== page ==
Jefferson Got It Wrong; The Relationship Between The Majority And The Minority In A Democracy

Harry Jaffa has an interesting discussion in Opinion Journal on the relationship between the majority and minority in a Democracy, especially in relationship to our efforts to help Democracy bloom in Iraq. It raises the question of what rights a minority has in a Democracy? Do the rights of the minority supercede the rights of the majority? If a minority finds certain words, emblems, actions or deeds to be offensive, does the majority have the obligation to cease those words, emblems, actions or deeds? What are the responsibilities of the majority to the minority in a Democracy?

I always thought that Jefferson got it wrong when he wrote America’s Declaration of Independence, prior to the American Revolutionary War. He wrote, “We hold these Truths to be self-evident, that all Men are created equal, that they are endowed by their Creator with certain unalienable Rights, that among these are Life, Liberty and the Pursuit of Happiness.” Jefferson knew better; he was a slaveholder, and was well aware that all men are not created equal. He probably never entertained the notion at all that women might be equal. I do not know how he felt about Indians, but I am quite sure he did not consider them to be the equal of Europeans.

What he should have written was “we hold these Truths to be self-evident, that all Men are created equally endowed by their Creator with certain unalienable rights….” Every man has these rights, even though they are not born equally endowed with skills, intelligence or the access to resources that might help them.

Of course, the problem revolves around who is considered ‘man,’ and what those ‘inherent rights’ are. Certainly, in the 18th century, no African or Indian was considered in that definition of who has inalienable rights; the reason why it was so easy to kill Indians and enslave blacks and women was because they were not considered to be ‘human.’ Their religion was wrong, their technology was lacking and there were serious questions about their level of intelligence…thus, the word ‘man’ was very defined. Only white males, especially landowners, were endowed with unalienable rights; everyone else needed to be taken care of,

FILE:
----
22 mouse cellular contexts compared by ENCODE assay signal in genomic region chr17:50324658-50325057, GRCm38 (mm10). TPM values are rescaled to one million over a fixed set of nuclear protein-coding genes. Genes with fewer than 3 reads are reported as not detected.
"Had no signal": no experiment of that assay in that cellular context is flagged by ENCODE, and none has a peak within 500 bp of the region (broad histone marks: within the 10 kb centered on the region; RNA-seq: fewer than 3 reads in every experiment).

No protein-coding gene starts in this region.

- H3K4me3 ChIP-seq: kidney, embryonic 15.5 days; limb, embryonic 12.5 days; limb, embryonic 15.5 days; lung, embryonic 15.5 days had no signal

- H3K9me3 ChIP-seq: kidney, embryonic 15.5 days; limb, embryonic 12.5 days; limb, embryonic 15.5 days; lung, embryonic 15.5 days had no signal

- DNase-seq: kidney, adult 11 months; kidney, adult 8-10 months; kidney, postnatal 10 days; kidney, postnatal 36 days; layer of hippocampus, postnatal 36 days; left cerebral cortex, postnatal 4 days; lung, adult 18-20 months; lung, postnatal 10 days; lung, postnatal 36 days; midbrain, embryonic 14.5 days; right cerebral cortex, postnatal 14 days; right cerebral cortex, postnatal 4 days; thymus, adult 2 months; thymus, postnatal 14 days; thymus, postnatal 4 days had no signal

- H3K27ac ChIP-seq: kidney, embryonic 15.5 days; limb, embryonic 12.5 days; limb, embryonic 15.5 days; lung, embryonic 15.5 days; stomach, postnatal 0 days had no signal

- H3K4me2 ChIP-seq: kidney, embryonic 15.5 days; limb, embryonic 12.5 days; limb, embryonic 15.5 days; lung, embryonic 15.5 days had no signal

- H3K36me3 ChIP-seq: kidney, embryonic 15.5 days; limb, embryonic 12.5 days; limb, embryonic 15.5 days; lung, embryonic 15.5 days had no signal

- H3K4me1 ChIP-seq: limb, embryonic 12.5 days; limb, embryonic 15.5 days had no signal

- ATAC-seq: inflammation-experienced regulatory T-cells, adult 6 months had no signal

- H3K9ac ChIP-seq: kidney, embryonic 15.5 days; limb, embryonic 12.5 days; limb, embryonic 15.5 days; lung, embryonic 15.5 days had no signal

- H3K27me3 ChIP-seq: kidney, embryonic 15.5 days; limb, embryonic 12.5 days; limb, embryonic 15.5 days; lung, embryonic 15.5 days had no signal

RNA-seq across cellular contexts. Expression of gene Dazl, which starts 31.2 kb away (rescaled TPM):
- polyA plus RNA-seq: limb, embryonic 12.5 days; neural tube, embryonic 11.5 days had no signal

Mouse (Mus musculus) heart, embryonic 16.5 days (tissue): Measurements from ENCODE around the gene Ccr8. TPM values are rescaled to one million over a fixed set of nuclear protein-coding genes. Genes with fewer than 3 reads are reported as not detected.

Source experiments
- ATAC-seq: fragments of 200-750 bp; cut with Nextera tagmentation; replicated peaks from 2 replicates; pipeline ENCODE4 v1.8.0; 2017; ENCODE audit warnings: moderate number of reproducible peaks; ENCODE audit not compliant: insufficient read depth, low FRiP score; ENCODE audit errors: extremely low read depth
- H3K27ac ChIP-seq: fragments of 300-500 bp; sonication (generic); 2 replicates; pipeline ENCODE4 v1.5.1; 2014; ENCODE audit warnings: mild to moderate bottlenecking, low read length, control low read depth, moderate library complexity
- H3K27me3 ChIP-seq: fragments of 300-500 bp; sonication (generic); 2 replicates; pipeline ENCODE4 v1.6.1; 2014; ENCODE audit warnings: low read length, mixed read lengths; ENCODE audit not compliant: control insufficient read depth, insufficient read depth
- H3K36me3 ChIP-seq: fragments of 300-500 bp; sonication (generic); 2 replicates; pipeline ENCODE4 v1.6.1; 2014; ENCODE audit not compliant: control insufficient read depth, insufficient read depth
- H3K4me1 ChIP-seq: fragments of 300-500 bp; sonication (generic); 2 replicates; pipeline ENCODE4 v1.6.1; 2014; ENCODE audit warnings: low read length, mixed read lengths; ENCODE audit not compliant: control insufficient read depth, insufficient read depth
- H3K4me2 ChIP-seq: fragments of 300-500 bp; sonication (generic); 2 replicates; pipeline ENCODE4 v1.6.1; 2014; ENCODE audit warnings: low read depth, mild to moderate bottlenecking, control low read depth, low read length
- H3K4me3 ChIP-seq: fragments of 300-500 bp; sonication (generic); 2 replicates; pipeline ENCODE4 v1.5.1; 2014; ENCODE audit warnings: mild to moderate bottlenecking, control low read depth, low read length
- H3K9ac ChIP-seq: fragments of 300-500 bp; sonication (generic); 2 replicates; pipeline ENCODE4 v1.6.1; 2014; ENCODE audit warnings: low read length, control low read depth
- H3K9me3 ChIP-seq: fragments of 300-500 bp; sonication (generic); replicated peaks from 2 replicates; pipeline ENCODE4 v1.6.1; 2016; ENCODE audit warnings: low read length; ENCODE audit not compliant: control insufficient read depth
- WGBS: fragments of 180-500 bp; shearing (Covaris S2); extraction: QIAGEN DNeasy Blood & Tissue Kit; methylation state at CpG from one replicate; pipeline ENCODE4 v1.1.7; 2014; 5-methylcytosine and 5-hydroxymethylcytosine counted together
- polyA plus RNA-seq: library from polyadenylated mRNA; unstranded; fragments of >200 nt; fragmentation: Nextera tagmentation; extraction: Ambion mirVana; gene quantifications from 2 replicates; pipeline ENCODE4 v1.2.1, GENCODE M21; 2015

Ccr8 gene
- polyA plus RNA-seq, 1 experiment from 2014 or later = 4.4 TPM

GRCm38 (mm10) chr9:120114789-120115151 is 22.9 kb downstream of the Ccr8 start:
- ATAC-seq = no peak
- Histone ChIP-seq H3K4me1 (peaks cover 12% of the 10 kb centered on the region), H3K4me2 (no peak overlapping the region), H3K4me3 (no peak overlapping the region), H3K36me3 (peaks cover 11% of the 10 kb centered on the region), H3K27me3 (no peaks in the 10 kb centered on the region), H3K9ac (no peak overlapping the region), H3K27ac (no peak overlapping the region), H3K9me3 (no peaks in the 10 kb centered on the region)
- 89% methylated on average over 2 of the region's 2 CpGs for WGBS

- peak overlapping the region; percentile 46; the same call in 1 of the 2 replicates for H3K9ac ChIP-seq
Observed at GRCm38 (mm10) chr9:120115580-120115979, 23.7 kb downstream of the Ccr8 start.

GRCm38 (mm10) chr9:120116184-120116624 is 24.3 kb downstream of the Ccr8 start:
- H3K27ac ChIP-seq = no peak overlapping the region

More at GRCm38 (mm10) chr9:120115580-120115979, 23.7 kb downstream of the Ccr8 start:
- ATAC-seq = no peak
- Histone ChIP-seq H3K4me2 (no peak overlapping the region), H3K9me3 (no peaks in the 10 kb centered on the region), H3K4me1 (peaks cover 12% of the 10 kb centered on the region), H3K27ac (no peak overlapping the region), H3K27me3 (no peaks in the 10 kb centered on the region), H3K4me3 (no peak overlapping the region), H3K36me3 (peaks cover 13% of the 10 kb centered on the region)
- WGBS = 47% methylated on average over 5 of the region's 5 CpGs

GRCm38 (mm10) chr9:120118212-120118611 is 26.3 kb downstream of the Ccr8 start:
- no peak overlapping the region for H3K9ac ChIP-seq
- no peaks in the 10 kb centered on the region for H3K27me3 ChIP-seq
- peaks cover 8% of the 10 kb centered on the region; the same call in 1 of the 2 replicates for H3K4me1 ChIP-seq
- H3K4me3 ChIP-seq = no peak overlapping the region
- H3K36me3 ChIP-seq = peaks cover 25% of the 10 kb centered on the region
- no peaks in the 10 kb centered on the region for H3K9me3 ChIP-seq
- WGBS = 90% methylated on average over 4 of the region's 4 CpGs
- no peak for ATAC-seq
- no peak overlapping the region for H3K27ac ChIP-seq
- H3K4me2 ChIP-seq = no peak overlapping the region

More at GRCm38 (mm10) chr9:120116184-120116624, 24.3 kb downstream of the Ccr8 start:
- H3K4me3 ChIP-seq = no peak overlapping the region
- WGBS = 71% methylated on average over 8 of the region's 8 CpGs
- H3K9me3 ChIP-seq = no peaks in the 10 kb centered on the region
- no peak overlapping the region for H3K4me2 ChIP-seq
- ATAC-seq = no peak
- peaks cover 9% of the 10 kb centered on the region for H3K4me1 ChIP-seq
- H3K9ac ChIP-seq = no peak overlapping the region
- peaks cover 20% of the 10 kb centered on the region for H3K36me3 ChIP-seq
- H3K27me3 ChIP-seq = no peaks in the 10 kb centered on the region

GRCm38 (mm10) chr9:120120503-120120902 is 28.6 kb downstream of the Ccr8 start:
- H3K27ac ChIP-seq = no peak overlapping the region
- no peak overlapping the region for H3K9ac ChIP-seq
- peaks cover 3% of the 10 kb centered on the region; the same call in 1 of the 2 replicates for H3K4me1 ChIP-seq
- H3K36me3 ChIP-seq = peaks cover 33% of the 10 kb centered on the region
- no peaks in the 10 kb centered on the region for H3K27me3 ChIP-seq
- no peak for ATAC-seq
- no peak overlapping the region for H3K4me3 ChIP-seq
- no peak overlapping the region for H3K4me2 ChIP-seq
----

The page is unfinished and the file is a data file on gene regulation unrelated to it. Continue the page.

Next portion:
Today, we have gone in the opposite direction. Everyone has rights…even illegal aliens have all the rights of the Constitution. Some jurisdictions are considering giving illegals the right to vote and the right to a driver’s license

Along with this has come a regular industry of lawyers and organizations, such as the ACLU, which fight for the rights of the underdog. Well-known is the furor over Indian mascots and names of sports teams, both professional and college, fights for the right to smoke cigarettes in public places, etc, etc.

In the Federalist Papers, no. 51, James Madison suggests that the rights of the minority are not threatened in a democracy. The minority cannot be oppressed in a Democracy, because there are not centers of power to oppress minorities; power is dispersed throughout the electorate. ” In a single republic, all the power surrendered by the people is submitted to the administration of a single government; and the usurpations are guarded against by a division of the government into distinct and separate departments. In the compound republic of America, the power surrendered by the people is first divided between two distinct governments, and then the portion allotted to each subdivided among distinct and separate departments. Hence a double security arises to the rights of the people. The different governments will control each other, at the same time that each will be controlled by itself”

The argument against this, of course, is the situation of Indians, Africans and women at the time of the signing of the Constitution, and decades afterwards. These groups certainly did not have rights, nor did they have protection. In fact, they could not even count on living, as all three groups were subject to be killed at the whim of those who did have rights, more often than not with impunity….and this is the point which relates to Iraq. What guarantees can we give to the Sunnis that they will be protected by the majority, in a Democracy, especially as we have not had such a sterling record ourselves in protecting minorities?

The answer is obvious; the plight of women, Africans and Indians in the United States is FAR better than it was in the 19th century. It took us close to a hundred years, but the situations, which were in existence at the founding of our nation, have been resolved…because a Democracy cannot exist with a totalitarian segment in society. Social status’ have to, eventually, be reconciled. In other words, if the Democracy survives, rights will follow.

This does not happen immediately. Sometimes it takes a generation or ten for the society, as a whole, to adjust to changes that need to be made…which is, of course not at all helpful for the people alive at the time, but change does take time.

The problem with those who want instant solutions to social problems is that they lack faith in people and in Democracy. They are totalitarians, who want totalitarian solutions to problems, in their mold…they do see the long view, but want change made now. Rarely are such instant solutions lasting solutions. One must take a long view of history and, when one does, many of the eternal questions we continuously debate wither away like snow in the spring.

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